In this article, we’ll touch on some common misconceptions about blockchain technology. While most of the misconceptions may be valid in certain setups, all of those listed below are - in one way or another - causing misunderstanding or bias. Our experience has shown it’s important to keep an open mind with regards to blockchain implementation, so we’ll present some opinions which are intended to be food for thought.
Misconception: All blockchains consume high amounts of energy
This originates due to many public blockchain protocols, among them, Bitcoin, are causing high energy consumption because of using PoW (Proof of Work) as their consensus algorithm. However, there are alternatives that require negligible amounts of energy which can even be less prone to certain attack vectors compared with PoW.
Alternatives to PoW have been used to secure (public) networks for over 5 years with no major issues. What’s important to know about network consensus is that there are many solutions (PoS, BFT, …) available that all have both benefits and drawbacks. Depending on the goals, there will likely be a solution that does not require high energy consumption, while still providing a robust result.
Misunderstanding: Transaction fees
We’ve all heard some concerns about transaction fees in public blockchains which are usually a way to incentivize maintaining a robust network. These fees are usually distributed to whoever is running a node, with the goal of motivating more people to run nodes to achieve a larger and more decentralized network. Although some public blockchains have quite substantial fees, others have low, almost negligible fees.
Another concern can be the necessity for end-users to have some cryptocurrency to pay for the fees whenever they perform transactions. There are many ways to overcome this inconvenience: while some protocols have built-in solutions, it may not even be necessary to have a fee structure in permissioned networks.
Misinterpretation: Public vs Private/permissioned
This topic often causes (emotional) discussions. There are groups that have an aversion to ‘centralized’ permissioned blockchain solutions, even going as far as stating the only true blockchain use case is cryptocurrencies.
At FullBlock Solutions, we are of the opinion it’s up to the businesses to decide which solution works best. If a business can get value from running a private network that clearly has some centralization, then who are we to judge? On the other hand, we are passionate about blockchain solutions which bring value to the end-user where it’s often beneficial to aim for a more decentralized approach.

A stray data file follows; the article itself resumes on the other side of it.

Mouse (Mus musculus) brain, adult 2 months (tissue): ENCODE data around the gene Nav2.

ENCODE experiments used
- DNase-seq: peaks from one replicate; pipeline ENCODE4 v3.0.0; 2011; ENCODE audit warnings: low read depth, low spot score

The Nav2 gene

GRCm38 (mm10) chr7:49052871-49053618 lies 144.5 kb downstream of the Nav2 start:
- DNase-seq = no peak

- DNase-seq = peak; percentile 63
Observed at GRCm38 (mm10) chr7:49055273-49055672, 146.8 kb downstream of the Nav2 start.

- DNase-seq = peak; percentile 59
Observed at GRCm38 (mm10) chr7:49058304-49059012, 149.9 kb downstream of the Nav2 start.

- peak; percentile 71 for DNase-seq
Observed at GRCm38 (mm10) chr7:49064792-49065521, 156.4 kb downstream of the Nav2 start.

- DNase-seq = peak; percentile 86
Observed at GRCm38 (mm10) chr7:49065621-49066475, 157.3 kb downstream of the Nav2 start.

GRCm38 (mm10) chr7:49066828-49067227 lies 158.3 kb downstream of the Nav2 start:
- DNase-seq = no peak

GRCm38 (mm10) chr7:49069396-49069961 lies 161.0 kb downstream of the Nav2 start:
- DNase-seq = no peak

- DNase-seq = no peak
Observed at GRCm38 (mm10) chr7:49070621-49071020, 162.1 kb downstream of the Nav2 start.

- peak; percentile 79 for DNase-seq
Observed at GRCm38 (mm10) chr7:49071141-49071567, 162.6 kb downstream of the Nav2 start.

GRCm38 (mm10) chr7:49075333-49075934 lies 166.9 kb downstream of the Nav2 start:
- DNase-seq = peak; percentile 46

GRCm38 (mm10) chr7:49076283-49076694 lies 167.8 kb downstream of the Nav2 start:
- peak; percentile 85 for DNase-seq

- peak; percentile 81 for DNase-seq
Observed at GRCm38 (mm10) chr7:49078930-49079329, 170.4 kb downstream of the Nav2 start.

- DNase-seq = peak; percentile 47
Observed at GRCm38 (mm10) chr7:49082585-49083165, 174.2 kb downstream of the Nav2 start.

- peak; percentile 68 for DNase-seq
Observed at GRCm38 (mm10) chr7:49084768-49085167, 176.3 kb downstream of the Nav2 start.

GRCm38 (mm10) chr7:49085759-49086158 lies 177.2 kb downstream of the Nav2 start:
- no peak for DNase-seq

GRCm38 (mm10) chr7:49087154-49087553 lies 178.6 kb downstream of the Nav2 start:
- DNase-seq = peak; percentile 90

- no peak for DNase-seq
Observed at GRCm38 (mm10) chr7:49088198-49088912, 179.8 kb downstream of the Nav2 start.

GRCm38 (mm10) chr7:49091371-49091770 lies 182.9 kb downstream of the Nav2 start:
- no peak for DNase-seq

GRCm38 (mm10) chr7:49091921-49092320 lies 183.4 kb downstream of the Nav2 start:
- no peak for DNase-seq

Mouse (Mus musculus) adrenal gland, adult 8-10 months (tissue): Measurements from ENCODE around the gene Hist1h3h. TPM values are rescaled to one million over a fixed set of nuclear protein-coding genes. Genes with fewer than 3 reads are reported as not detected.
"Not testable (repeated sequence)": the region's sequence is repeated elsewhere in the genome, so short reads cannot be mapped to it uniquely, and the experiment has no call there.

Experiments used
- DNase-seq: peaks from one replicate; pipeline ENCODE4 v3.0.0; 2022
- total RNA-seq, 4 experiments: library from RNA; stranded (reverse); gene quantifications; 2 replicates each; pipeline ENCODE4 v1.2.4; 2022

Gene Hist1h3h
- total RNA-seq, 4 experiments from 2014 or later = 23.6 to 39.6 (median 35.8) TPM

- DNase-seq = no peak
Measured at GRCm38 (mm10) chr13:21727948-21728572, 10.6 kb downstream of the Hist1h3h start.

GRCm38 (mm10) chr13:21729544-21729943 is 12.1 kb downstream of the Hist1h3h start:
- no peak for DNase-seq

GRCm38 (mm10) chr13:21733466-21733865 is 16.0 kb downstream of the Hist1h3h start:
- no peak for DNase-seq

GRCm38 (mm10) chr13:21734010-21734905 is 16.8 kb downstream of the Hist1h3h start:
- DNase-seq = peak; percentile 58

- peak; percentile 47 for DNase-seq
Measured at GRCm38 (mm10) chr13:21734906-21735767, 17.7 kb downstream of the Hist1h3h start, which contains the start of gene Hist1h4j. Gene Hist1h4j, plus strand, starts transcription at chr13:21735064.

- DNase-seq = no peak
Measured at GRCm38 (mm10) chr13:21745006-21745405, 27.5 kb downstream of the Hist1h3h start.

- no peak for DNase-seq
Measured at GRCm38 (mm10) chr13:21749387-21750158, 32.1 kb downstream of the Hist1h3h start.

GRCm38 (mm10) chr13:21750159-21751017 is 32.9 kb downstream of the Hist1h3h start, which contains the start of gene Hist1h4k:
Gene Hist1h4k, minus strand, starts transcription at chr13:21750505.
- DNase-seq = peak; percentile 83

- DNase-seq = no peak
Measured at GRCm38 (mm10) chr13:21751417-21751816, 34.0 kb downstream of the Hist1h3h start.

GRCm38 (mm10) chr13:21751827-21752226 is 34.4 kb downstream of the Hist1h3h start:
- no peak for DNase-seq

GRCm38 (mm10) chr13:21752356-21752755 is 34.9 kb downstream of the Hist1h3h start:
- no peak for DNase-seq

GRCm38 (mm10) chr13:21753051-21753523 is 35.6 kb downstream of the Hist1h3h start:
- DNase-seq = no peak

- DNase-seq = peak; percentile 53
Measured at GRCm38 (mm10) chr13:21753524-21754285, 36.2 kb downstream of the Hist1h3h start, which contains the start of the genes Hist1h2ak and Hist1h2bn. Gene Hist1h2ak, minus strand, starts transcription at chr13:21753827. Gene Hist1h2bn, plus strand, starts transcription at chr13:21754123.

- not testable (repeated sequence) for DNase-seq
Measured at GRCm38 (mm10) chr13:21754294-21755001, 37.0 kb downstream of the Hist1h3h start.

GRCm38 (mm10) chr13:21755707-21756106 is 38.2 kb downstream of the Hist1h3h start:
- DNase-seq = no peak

It’s not unlikely to be faced with challenges when aiming for decentralization, though with some creativity, it’s usually possible to come up with a good compromise. Often, this means a combination of public and permissioned chains which we call “hybrid chain solutions”. Sometimes it may be useful to develop the application(s) in such a way that it allows migrating parts or even the entire application from the permissioned to the public network, or vice versa.
Delusion: Using blockchain requires using smart contracts
“Smart contracts” and “blockchain” are words that are often used interchangeably, yet they are two completely different things.
It’s absolutely possible to use blockchain without smart contracts, and in many cases, the importance of smart contracts is extremely overrated. This topic will be discussed in more depth in one of our future articles.
At FullBlock Solutions, we believe introducing complexity can only be justified when there is a good reason to do so and no way around it. Smart contracts can be useful, but they can introduce unnecessary complexity, which increases both expense and potential failures, so it’s important to take a critical look at the value they really bring when developing applications.
Mistaken Belief: Blockchain is a stand-alone solution
Although for some simple use cases blockchain could be used as a stand-alone solution, for most applications, blockchain is part of a technology stack, though even with dApps, we often rely on other technologies that are used in conjunction with blockchain.
Fallacy: It’s impossible to integrate blockchain into legacy systems
While many legacy systems are highly entangled/intertwined which may cause problems or make cost-effective blockchain integration challenging, it’s probably not a reason to dismiss the technology altogether. With proper preparation and planning, it’s likely that parts of the legacy stack can be phased out and replaced gradually with blockchain components.
This misconception is a common result of poor understanding of what business processes can benefit from blockchain implementation, and where legacy technology remains a superior value proposition.
It should be mentioned that when legacy systems seem to be an insurmountable barrier - even when there’s a clear case for using blockchain - it may be time to reassess the long term strategy of the company. An important factor which should be taken into account at that time is how blockchain may be driving disruption in your industry. It may very well be the case that startups in your industry are using blockchain in a way that could make your business obsolete.
Misjudgment: Protocol ‘X’ is the only suitable choice for your applications
When assessing which technology is the right one for your use case, you will likely be forced to make some compromises.
There are many different flavours of blockchain protocols, and as a result, it’s highly likely your goals can be achieved in many ways, and most often by more than one protocol.
One crucial piece of advice we would like to give here is to ensure bias is not a driving factor in your technology decisions.
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